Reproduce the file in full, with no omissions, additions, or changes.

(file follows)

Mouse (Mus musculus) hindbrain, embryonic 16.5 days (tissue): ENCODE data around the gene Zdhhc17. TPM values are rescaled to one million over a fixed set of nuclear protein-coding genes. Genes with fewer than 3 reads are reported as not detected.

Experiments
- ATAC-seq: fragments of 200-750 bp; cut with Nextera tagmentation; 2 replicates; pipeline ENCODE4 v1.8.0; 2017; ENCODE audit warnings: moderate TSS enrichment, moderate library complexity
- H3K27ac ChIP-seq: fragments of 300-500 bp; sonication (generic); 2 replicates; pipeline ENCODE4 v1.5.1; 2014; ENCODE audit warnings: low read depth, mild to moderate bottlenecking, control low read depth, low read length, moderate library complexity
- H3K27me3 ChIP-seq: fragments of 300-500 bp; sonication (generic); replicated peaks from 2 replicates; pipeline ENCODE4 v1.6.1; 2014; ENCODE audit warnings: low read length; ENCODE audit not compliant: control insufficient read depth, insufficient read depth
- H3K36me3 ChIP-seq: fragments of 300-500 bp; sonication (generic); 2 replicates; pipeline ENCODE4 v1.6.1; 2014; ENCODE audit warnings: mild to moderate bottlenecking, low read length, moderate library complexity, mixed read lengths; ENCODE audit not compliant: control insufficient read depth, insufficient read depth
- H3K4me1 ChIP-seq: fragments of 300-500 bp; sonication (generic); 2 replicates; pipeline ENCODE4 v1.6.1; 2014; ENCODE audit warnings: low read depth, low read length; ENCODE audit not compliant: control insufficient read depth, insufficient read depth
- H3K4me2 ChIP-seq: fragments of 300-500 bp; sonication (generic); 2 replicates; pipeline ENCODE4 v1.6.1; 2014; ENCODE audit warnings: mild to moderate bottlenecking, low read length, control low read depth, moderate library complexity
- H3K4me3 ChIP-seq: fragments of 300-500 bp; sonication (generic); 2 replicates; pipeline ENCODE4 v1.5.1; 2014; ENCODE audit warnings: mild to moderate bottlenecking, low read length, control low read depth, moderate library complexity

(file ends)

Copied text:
Mouse (Mus musculus) hindbrain, embryonic 16.5 days (tissue): ENCODE data around the gene Zdhhc17. TPM values are rescaled to one million over a fixed set of nuclear protein-coding genes. Genes with fewer than 3 reads are reported as not detected.

Experiments
- ATAC-seq: fragments of 200-750 bp; cut with Nextera tagmentation; 2 replicates; pipeline ENCODE4 v1.8.0; 2017; ENCODE audit warnings: moderate TSS enrichment, moderate library complexity
- H3K27ac ChIP-seq: fragments of 300-500 bp; sonication (generic); 2 replicates; pipeline ENCODE4 v1.5.1; 2014; ENCODE audit warnings: low read depth, mild to moderate bottlenecking, control low read depth, low read length, moderate library complexity
- H3K27me3 ChIP-seq: fragments of 300-500 bp; sonication (generic); replicated peaks from 2 replicates; pipeline ENCODE4 v1.6.1; 2014; ENCODE audit warnings: low read length; ENCODE audit not compliant: control insufficient read depth, insufficient read depth
- H3K36me3 ChIP-seq: fragments of 300-500 bp; sonication (generic); 2 replicates; pipeline ENCODE4 v1.6.1; 2014; ENCODE audit warnings: mild to moderate bottlenecking, low read length, moderate library complexity, mixed read lengths; ENCODE audit not compliant: control insufficient read depth, insufficient read depth
- H3K4me1 ChIP-seq: fragments of 300-500 bp; sonication (generic); 2 replicates; pipeline ENCODE4 v1.6.1; 2014; ENCODE audit warnings: low read depth, low read length; ENCODE audit not compliant: control insufficient read depth, insufficient read depth
- H3K4me2 ChIP-seq: fragments of 300-500 bp; sonication (generic); 2 replicates; pipeline ENCODE4 v1.6.1; 2014; ENCODE audit warnings: mild to moderate bottlenecking, low read length, control low read depth, moderate library complexity
- H3K4me3 ChIP-seq: fragments of 300-500 bp; sonication (generic); 2 replicates; pipeline ENCODE4 v1.5.1; 2014; ENCODE audit warnings: mild to moderate bottlenecking, low read length, control low read depth, moderate library complexity